Abiotic stresses including heavy metal can exert its effects on plants by resulting in changes of soluble proteins content. A number of reports have showed then negative effects of different heavy metals on the amount of soluble protein in plant seedlings [6]. Although salinity causes decreasing in protein synthesis and increases in proteolysis in different plants, in many plants, the protein content increases under saline conditions. Meanwhile, soluble proteins increase the surface exposed to water binding, the free amino acids is beneficial in maintaining viscous properties and contribute to increasing osmolality of the cytoplasm [7,8]. On the other hand, changes in amino acids content, whether resulting from degradation of proteins under unsuitable conditions for metabolism (catabolism) or as a product of active metabolism (anabolism or de novo synthesis, especially in roots), are quite indicative of suffering or normal metabolism in response to prevailing factors [9]. Therefore, salt stress reduces protein synthesis, increases protein hydrolytic enzyme activity, decreases amino acid synthesis and interferes with tertiary and quaternary enzyme structures leading to decreases in soluble proteins content [10]. The increase of protein under lead stress is possibly a result of the induction of stress proteins, which may comprise various antioxidant enzymes [11]. Also, proline is one component of the non-specific defense systems towards lead toxicity. It alleviates metal toxicity by acting as a metal chelator and as a protein stabilizer ([12].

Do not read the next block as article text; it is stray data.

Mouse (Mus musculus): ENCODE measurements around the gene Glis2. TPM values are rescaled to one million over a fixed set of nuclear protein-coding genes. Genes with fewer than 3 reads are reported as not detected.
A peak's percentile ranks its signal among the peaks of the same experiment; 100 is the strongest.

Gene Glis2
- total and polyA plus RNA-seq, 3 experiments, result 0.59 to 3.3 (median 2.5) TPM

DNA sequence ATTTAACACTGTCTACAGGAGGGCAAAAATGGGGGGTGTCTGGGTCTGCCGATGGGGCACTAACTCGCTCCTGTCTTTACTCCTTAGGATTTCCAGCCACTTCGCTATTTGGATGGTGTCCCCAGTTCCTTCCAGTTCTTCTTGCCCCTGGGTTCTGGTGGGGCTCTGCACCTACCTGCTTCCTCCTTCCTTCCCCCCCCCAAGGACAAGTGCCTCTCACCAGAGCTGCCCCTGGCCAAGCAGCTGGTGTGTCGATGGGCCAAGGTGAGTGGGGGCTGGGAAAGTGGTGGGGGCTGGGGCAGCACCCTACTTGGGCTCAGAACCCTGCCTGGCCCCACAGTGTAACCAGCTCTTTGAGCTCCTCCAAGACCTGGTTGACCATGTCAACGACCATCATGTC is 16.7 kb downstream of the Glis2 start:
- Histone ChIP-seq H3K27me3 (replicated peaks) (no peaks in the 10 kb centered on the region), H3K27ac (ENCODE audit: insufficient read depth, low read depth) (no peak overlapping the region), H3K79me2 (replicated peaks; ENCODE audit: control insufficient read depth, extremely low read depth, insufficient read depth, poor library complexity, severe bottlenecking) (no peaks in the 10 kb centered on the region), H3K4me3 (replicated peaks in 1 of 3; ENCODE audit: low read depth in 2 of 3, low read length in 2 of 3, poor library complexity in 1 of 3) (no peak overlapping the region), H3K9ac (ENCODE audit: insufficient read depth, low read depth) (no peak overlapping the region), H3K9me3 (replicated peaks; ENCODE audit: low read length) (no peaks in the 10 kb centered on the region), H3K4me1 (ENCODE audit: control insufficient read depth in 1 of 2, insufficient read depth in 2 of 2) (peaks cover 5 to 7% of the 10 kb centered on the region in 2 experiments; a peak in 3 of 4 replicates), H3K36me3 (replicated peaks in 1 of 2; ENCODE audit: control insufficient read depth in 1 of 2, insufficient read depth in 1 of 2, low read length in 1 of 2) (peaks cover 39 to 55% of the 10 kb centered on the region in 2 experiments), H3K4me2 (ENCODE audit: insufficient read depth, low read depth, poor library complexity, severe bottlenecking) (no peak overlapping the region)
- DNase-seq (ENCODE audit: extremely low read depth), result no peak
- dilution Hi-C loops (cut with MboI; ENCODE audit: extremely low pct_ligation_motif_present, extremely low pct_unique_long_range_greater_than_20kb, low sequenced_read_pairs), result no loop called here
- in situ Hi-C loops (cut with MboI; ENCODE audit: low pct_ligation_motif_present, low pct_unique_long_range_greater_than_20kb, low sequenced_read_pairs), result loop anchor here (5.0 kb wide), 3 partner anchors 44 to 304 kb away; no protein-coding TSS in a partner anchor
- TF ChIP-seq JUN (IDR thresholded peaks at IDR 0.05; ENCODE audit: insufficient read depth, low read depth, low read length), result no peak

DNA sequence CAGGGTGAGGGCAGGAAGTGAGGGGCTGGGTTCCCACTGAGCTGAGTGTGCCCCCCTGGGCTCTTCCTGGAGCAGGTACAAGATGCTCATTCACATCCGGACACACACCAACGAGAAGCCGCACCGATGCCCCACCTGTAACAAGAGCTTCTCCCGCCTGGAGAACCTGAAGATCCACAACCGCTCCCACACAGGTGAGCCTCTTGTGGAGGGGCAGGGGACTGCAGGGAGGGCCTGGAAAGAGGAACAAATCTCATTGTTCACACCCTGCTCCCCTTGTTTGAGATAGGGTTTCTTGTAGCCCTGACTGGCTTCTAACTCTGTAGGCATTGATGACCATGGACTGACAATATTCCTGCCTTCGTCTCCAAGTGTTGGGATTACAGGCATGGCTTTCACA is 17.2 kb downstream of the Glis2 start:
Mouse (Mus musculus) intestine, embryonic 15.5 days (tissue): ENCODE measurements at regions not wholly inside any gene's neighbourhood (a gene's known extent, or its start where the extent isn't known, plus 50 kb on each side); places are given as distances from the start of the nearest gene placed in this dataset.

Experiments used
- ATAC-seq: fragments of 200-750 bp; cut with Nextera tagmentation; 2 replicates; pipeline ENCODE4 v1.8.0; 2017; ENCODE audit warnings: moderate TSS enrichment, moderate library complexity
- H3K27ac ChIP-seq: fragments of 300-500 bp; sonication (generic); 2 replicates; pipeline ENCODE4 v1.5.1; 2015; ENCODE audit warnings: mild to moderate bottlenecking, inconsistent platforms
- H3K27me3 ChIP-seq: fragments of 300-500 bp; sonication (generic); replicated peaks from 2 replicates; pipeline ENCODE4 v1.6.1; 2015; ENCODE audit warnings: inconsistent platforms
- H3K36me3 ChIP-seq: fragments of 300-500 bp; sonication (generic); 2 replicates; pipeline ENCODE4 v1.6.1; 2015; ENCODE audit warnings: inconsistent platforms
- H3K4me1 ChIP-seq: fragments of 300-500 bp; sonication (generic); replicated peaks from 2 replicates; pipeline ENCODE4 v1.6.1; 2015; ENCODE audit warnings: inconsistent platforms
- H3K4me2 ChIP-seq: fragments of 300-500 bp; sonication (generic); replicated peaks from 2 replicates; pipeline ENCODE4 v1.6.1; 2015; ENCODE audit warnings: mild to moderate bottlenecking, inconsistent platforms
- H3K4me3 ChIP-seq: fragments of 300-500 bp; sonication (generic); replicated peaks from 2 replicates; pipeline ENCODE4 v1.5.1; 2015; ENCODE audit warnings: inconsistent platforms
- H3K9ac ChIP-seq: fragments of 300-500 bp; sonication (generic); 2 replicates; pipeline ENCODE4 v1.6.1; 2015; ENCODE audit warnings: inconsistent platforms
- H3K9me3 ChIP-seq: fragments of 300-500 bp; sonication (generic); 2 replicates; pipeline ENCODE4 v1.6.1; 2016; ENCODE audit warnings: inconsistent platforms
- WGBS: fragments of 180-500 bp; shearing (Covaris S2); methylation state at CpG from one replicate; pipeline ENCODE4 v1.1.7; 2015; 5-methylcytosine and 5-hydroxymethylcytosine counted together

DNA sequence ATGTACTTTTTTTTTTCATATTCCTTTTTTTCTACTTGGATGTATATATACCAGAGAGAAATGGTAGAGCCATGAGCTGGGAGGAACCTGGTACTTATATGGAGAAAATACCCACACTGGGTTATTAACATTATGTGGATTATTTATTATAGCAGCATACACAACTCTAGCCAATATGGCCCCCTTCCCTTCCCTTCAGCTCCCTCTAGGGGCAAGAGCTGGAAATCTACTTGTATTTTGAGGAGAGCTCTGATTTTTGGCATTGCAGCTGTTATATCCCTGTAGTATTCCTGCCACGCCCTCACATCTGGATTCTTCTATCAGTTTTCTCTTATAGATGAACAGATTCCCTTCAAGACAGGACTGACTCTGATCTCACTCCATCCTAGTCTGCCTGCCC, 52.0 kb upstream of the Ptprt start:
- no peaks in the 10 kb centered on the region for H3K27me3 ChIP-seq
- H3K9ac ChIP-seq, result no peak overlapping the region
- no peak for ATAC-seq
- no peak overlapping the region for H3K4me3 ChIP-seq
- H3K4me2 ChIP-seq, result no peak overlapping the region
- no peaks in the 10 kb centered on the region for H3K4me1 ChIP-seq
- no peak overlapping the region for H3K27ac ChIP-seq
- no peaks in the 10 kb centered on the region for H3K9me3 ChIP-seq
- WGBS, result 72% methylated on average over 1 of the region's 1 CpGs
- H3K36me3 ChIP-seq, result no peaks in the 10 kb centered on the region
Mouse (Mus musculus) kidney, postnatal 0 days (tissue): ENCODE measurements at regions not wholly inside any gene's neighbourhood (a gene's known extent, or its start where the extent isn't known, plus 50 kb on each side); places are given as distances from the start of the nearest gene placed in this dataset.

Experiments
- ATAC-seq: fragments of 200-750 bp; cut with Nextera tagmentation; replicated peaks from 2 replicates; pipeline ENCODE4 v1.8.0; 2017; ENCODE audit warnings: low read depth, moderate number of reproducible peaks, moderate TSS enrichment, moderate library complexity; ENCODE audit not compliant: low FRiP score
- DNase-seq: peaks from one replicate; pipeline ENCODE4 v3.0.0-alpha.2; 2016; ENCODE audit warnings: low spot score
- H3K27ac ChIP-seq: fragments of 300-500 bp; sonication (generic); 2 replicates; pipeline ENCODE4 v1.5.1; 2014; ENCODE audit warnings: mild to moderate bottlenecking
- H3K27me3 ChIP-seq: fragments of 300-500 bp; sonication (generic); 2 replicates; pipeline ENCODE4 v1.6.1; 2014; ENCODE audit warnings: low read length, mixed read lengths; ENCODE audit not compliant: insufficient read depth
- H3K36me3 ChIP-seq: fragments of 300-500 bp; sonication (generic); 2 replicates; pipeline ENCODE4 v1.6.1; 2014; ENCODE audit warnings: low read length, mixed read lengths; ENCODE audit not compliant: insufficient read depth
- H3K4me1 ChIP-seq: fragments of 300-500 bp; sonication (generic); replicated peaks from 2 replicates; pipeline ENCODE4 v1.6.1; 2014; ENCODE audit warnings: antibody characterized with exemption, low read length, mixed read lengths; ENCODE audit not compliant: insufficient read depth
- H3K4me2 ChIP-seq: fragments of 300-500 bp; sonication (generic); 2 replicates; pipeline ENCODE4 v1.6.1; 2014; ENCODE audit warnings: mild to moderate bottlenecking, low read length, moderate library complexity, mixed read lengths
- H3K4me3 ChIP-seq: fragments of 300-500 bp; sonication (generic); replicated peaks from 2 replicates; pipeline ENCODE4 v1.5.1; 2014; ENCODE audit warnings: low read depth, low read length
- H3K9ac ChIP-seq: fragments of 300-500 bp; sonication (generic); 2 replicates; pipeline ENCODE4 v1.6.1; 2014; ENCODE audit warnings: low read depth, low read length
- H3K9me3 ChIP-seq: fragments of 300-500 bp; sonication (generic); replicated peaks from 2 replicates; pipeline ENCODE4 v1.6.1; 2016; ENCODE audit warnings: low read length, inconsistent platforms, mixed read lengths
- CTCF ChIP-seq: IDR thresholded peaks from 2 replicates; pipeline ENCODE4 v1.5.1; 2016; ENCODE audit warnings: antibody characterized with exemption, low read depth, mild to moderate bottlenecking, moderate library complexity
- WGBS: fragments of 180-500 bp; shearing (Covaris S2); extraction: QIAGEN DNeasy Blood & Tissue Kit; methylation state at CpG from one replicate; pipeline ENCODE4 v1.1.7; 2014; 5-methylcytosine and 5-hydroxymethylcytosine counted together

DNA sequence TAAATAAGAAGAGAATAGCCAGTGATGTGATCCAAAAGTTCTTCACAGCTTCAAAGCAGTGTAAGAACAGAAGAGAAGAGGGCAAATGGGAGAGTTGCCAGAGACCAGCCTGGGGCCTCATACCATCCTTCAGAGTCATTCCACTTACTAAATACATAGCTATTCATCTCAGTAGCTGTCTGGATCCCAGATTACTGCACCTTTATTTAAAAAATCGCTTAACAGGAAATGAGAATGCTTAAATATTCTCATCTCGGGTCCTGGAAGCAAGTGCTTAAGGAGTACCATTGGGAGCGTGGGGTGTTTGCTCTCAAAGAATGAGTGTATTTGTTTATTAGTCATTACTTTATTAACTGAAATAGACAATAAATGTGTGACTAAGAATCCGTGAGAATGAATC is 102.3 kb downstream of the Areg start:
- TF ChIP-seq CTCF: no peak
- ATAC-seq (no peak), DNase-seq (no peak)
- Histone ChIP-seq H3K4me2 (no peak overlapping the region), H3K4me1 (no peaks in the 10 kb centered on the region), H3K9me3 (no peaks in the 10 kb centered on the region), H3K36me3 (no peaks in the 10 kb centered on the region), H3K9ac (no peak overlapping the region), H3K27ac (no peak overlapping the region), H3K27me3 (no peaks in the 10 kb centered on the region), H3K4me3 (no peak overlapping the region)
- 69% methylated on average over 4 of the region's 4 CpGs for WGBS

The aim of this article is to understand the protective mechanisms and strategies of soluble sugars, free amino acids and soluble proteins in three cultivars of Triticum aestivum L. (Sakha93, Jizanbaladi, Giza168) under the osmotic potential (salinity), lead and their interaction stresses.Also, to know the correlations between different investigated parameters in response to the intrinsic conditions.